Educators rarely sit down. They’re walking around their classrooms to check in with students, guiding small groups, running after school clubs and leading field trips. And when they’re on the go, Classroom’s Android and iOS applications are there to help. We shared our World Teachers’ Day promise to continue to support and celebrate teachers, and that includes creating new features driven by educators’ feedback. Today, we’re sharing new tools and top tips from educators who teach us new ways to make the most of our mobile apps.
Introducing the student selector
Teachers are always inventing ways to encourage class participation, from popsicle sticks to notecards to assigning numbers to students. And now teachers can use the student selector on Android devices to randomly select students to call on in class. This ensures all students have a fair chance of speaking and sharing answers, and it helps teachers track who has participated and who hasn’t.
We built the student selector specifically for mobile devices to take advantage of the portability of a phone or tablet.
Popular Classroom mobile features
We’ve heard many teachers tell us how much they use the Classroom mobile app when teaching, checking on classes and assignments outside of school, and how it enables them to be agile and respond when it’s convenient. For more ways to teach on the go, we asked educators to tell us the top three waysthey use the Classroom mobile apps in their classes:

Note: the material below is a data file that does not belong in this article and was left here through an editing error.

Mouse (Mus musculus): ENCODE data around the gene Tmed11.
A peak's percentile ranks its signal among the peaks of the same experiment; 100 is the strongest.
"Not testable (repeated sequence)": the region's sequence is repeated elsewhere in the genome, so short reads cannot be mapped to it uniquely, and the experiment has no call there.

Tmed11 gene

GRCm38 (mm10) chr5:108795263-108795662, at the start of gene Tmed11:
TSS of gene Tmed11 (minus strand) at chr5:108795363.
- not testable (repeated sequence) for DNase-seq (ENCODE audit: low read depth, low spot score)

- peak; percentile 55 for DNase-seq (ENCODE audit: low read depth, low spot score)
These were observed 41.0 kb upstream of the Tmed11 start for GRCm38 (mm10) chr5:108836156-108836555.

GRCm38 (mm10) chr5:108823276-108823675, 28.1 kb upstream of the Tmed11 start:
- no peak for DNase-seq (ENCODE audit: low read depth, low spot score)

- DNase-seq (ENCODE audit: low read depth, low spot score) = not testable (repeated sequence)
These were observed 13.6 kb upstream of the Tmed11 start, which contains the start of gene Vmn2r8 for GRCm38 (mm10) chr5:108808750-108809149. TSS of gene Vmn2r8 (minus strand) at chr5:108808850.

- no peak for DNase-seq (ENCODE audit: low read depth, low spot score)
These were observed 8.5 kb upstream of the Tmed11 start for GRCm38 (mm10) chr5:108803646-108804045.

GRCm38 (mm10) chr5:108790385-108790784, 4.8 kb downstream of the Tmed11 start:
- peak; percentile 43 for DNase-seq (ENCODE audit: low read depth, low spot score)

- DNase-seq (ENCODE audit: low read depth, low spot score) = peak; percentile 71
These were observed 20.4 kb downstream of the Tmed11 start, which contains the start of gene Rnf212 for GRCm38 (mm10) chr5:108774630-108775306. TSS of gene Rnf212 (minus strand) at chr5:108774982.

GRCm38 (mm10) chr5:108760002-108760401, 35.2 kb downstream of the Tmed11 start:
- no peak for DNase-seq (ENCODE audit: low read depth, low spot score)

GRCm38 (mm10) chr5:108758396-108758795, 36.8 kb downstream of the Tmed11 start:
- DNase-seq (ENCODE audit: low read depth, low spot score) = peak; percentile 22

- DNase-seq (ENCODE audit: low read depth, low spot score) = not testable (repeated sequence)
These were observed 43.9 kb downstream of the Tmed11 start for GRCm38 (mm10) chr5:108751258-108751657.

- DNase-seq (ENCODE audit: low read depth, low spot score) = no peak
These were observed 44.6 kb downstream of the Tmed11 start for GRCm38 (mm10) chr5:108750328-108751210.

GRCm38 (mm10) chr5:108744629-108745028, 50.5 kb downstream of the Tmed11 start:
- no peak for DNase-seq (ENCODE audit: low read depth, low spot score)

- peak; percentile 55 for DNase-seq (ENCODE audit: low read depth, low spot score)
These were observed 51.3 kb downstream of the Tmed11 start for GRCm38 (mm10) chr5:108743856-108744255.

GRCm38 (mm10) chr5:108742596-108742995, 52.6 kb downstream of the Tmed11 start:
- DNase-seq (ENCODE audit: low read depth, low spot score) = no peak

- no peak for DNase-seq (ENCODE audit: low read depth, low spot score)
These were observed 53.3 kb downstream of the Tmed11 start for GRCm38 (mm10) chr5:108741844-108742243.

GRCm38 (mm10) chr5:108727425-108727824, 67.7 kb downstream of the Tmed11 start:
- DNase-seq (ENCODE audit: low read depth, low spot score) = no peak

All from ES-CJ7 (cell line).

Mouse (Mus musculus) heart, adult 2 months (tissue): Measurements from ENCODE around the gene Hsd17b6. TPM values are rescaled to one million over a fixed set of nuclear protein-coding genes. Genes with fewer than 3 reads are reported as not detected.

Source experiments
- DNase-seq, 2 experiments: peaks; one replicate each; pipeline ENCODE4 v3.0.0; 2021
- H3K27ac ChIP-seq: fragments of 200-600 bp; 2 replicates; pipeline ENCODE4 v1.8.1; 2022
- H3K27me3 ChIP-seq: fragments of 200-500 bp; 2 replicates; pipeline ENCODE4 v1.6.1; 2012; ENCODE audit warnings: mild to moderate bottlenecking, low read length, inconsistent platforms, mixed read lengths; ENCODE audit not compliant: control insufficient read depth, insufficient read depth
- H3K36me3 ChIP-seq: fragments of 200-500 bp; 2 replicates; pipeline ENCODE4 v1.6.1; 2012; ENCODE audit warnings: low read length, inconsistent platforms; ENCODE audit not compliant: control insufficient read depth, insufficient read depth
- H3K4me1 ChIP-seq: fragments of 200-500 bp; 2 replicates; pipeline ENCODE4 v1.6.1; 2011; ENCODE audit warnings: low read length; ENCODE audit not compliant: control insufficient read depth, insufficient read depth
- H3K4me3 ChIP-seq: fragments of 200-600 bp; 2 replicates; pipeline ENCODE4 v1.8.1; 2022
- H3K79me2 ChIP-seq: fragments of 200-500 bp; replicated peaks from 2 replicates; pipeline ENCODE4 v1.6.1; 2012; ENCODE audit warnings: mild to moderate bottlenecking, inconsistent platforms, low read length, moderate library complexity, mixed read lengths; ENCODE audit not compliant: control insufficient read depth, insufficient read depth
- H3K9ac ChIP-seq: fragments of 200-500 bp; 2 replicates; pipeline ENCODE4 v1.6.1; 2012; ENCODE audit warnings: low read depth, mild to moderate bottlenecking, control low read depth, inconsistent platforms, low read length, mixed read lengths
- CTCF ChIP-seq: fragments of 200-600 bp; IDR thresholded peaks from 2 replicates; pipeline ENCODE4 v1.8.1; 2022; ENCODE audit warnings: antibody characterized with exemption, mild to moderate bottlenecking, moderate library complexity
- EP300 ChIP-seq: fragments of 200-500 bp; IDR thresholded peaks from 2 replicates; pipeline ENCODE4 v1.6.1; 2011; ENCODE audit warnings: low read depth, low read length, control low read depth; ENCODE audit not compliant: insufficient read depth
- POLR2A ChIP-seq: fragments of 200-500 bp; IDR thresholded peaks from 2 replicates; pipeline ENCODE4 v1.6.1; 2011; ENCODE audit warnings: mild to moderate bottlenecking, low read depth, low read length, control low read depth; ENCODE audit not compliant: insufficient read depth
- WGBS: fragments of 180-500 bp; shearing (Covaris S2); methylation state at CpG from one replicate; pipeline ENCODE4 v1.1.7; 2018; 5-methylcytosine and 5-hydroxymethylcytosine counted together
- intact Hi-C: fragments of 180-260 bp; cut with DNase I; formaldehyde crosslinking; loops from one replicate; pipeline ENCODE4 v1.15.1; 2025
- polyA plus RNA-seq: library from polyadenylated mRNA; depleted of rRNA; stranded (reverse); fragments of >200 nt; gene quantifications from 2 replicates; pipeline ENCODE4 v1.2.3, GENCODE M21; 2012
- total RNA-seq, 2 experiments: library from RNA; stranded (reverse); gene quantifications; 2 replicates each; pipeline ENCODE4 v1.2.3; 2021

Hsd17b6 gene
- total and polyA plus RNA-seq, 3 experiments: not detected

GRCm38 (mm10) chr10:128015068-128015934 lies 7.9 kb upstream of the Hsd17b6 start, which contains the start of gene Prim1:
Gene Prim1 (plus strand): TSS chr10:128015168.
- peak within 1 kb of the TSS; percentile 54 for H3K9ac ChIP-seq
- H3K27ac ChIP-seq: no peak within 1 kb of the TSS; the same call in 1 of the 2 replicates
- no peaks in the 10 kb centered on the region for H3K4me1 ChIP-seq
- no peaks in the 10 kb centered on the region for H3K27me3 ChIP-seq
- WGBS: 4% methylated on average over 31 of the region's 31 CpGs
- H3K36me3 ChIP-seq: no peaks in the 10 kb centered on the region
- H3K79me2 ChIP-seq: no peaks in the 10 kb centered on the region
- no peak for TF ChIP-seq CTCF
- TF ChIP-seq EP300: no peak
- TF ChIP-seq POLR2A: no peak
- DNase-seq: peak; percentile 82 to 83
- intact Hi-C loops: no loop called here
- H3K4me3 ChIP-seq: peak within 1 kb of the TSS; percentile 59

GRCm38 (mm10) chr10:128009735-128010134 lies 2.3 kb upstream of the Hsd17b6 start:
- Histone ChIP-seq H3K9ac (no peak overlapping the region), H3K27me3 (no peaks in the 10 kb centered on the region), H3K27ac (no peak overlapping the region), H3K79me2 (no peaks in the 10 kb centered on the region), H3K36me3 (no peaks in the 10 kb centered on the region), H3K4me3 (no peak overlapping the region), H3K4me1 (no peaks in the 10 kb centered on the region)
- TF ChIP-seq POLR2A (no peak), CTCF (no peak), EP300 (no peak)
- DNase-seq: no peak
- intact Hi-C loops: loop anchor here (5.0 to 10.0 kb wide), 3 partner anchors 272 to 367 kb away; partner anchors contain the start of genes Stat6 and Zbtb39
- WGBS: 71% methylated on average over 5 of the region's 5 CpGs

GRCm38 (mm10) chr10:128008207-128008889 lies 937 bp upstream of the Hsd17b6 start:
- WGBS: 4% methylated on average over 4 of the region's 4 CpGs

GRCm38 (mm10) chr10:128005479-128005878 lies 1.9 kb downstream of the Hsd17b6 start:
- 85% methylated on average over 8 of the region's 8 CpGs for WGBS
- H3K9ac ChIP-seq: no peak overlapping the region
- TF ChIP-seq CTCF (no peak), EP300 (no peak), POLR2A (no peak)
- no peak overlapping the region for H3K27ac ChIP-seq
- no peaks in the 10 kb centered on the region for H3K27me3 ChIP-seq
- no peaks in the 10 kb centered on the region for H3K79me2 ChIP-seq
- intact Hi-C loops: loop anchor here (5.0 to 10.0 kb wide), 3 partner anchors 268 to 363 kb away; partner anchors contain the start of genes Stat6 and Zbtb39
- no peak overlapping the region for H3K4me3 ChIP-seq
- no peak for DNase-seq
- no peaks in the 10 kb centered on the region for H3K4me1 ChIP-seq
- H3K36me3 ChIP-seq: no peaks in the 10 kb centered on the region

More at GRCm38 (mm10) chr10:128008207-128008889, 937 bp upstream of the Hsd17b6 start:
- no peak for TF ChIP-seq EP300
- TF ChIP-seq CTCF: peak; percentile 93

1. Write feedback on work
On both the iOS and Android apps, students and teachers can easily draw and write on attachments. Chrystal Hoe, a tech integration coach, works with Math and English teachers in particular to leverage this feature. “Being able to circle or underline words or mistakes, especially when they’re repeated, makes it easy to give feedback to students.”
2. Record videos and take photos
Students and teachers can easily record and upload photos and videos to Classroom. Deanna Confredo, a high school social studies teacher, has been using Classroom for three years now to integrate photos and videos into her classes. “Some students prefer to use paper, and the mobile app allows me to collect work digitally while giving them some choice in how they want to complete their work. Students have the Classroom app on their phones, and they take a picture of their written work and upload it. ”
Deanna also has her students take photos to tie learning back to their own lives. “I was teaching how to test claims, so I asked my students to take a picture of a claim they saw – some of them took a picture of the news – and then upload it to Classroom. Then the next day, we talked about how we could test those claims and find evidence to support or refute them.”
3. Posting on the go
The mobility of smartphones means that teachers and students can post from wherever they are. Chrystal Hoe has found this to be especially useful for field trips. “We recently had a field trip with a scavenger hunt in a museum. We asked questions through Classroom and asked everyone to post a comment or turn in a picture to the Google Classroom Stream throughout the day. It was handy as we were hopping around town, and fun for everyone to see what everyone else was posting.”
The offline data built into our Classroom apps also means that teachers can edit and check classes regardless of location. Rachel Coathup, a head of digital curriculum, often takes advantage of this, especially during the parts of her day when a laptop is not easily accessible. “I find being able to get on my phone and quickly check that my classes are all set up for the following day to be very useful. And if I’m on the train, I can fix any assignments up and easily reuse posts from the different classes I teach.”
We love hearing from you
Share how you use smartphones and tablets with your students by tagging us in a tweet, and let us know how we can better support teaching on the go by sending in feedback directly in Classroom.